Another data set was constructed by using the mS1247 intron ORF sequence from O. perfectum (rns i3 ORF) as a query in blastp. The Amoebidium parasiticum rnl-i2 ORF was used as the outgroup in this analysis (Additional file 5: Figure S5). The mS1247 ORF from O. perfectum is fragmented (three fragments) due to frameshift mutations but 418 aa could be assembled. The O. perfectum mS1247 ORF grouped with mS1247 ORFs from O. sobolifera [AB027350], L. maculans [FP929115] and Chaetomium thermophilum [JX139037]. However, the node support values are moderate for the clade which included all four mS1247 ORF sequences; but the node linking the O. sobolifera with O. perfectum received strong support (99 %). With regard to deeper nodes, the phylogenetic tree received poor node support values so no further conclusions could be reached as to possible relationships of the mS1247 with other LAGLIDADG type ORFs.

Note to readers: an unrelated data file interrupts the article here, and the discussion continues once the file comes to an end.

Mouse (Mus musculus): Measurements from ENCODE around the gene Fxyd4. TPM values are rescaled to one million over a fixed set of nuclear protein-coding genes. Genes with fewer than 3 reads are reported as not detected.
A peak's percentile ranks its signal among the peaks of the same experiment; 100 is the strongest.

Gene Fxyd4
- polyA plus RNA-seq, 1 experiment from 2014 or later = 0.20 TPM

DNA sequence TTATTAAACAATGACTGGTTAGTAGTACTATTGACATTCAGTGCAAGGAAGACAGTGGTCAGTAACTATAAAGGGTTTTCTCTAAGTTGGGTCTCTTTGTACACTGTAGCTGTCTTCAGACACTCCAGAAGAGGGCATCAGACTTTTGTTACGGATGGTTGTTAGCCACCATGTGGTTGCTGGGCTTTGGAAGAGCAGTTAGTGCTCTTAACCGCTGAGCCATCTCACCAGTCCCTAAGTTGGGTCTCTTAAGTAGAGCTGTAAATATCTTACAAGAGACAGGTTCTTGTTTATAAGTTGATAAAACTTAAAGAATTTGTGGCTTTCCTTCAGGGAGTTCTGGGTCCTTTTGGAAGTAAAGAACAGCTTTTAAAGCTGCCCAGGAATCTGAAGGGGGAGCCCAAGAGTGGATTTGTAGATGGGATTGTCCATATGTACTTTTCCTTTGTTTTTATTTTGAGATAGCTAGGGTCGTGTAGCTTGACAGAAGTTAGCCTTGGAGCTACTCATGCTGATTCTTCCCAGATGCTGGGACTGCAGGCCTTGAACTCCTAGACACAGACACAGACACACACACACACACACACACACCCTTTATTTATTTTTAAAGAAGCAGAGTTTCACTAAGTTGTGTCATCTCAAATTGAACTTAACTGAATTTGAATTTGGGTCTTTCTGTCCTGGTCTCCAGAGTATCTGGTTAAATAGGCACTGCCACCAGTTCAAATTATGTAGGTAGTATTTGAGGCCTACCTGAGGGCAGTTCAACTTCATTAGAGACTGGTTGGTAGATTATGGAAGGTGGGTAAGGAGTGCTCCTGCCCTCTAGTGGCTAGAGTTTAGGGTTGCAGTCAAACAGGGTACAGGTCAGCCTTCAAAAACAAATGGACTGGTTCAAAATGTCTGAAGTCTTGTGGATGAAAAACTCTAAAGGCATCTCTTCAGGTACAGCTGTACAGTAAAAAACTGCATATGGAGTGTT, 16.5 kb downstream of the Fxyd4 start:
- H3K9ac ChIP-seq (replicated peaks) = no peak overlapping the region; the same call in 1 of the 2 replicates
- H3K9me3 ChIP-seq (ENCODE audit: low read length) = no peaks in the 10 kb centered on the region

Ophiostoma species relationships
Among the strains of Ophiostoma species sampled in this study, many lacked introns within the rns gene, but a few members did contain introns [O. piliferum, O. carpenteri, O. pluriannulatum, O. perfectum and O. californicum]. This is suggestive of either rapid gain or rapid loss of introns. Gain of introns could be achieved by horizontal transfer or by vertical transmission of these introns, random loss of introns could be achieved by the original intron containing allele being replaced by a cDNA version of the gene (Hausner 2012). This patterns of inheritance/maintenance of introns among the fungi have been observed among other rns introns (Haugen and Bhattacharya 2004; Haugen et al. 2004).